Printed from

Rabbi Mendy Herson's Blog

Thoughts from, and conversations with, Rabbi Herson

The Power of a [Half-]Shekel


Money is an incredible tool. It gives you power; it broadens your horizon of possibilities.  

At some level, the money in your pocket can buy you pleasure and prestige. It can give you peace of mind and security for the future. The dollar is so mighty because it represents so much of what you want, so much of what you’d like. Your life, and maybe even your self-image, is rolled up in that dollar.

Now let’s back it up a bit. How did you get that money? Imagine that you’ve worked very hard, taking risks, beating off threats, putting in long hours to earn the money you now possess. In this sense, the money represents your hard work, the lifeblood you’ve invested in earning a living.

In truth, these dollars are more than currency: They embody yesterday’s struggle and tomorrow’s pleasure.

With that in mind, we can appreciate the immense beauty of giving charity. When someone gives money - THEIR money - to a greater need, they are parting with something very deep, with an embodiment of their toil and their pleasure. They are giving of themselves to a greater need, and by doing so they elevate their entire lives as represented by the money.

But why? Why would anyone willingly give their money away to someone else?

The answer is that charitable people recognize that they are part of a greater whole. When someone realizes “what I need is only half the picture, and the other half is what I’m needed FOR”, life’s equation changes. My assets don’t only represent my pursuits in life; they represent my responsibility to life.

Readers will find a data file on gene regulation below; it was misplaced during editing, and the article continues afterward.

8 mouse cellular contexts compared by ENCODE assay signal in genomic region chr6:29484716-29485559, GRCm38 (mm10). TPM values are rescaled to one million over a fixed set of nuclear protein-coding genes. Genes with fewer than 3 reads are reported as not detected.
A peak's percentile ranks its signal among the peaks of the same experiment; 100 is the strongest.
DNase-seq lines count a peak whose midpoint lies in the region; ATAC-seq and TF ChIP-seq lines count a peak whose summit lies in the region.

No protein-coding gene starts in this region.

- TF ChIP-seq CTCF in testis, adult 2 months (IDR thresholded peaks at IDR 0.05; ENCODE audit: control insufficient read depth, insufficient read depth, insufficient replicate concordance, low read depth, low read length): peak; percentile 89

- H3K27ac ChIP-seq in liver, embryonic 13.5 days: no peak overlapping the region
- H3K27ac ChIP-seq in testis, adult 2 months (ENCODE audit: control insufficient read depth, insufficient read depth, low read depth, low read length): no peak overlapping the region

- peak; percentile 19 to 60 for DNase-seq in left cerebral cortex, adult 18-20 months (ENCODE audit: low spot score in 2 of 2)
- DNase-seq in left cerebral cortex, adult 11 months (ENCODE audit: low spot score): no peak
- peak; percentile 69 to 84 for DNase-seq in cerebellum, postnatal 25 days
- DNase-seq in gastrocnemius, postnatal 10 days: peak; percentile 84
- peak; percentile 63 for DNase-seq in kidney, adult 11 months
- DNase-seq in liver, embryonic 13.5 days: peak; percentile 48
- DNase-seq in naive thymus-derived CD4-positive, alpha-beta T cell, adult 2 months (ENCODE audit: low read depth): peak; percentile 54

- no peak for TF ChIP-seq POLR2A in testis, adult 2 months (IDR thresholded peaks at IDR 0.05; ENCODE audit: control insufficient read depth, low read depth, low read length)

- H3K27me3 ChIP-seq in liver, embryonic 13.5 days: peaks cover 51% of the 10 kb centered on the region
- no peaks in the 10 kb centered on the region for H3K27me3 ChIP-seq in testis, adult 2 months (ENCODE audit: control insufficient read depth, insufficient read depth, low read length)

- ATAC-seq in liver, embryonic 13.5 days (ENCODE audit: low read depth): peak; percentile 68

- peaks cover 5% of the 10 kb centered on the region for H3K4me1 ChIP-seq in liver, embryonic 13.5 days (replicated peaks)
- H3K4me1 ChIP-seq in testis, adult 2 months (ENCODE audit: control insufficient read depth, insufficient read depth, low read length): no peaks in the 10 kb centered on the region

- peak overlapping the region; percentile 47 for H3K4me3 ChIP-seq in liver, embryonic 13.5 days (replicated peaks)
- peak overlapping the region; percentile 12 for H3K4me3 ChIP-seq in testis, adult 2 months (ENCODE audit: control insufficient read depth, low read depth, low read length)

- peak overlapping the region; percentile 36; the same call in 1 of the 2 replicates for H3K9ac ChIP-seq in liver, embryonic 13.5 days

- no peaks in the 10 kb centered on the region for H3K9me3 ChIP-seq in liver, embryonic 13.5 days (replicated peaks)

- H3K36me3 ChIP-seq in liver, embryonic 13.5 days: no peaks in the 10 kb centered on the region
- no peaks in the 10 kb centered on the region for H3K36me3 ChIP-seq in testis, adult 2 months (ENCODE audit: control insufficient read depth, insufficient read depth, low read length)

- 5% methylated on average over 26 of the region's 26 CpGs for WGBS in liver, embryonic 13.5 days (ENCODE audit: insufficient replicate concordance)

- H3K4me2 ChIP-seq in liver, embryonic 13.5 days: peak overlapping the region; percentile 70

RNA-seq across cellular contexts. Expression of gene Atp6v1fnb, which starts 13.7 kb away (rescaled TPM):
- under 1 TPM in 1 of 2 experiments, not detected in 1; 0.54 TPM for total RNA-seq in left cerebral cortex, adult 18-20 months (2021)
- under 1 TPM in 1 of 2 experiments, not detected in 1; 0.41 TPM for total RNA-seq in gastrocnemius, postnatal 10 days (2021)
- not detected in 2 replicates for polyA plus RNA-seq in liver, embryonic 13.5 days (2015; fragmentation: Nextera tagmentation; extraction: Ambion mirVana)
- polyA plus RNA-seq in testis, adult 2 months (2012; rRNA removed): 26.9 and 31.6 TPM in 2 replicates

That’s why we call charitable giving ‘Tzedakah’ in Hebrew. ‘Tzedaka’ means justice, because generosity reflects a mindset of responsibility to the world.  

In the Torah, G-d tells each person to give a ‘half-Shekel’ to the communal fund. The Shekel was silver coinage, each weighing 20 ‘gerahs’ (a Biblical weight measurement) of silver; if you do the math, a ‘half-shekel’ was obviously 10 ‘gerahs’.

Why couldn’t the Torah just tell each person to give 10 ‘gerahs’? Why the emphasis on ‘halfness’?

The Torah is driving home our point.

When we recognize our own ‘halfness’, we’ll be ready to give ourselves whole-heartedly to our neighbors’ needs.

The half-Shekel makes the giver whole.

Tzedaka. What a concept.

Are You Chassidic?

You can probably pick out a Chassid on the streets of New York by the traditional dress, the side-curls or even the accent. But those are pretty superficial indicators. Are they what really makes a Chassid into a Chassid?

The term Chassid actually goes back millennia. Derived from the Hebrew word for ‘kindness’ (chesed), the name became a term to describe extreme piety.  The Talmud refers to figures as far back as Adam as a ‘Chassid’, and uses the term to describe especially holy people.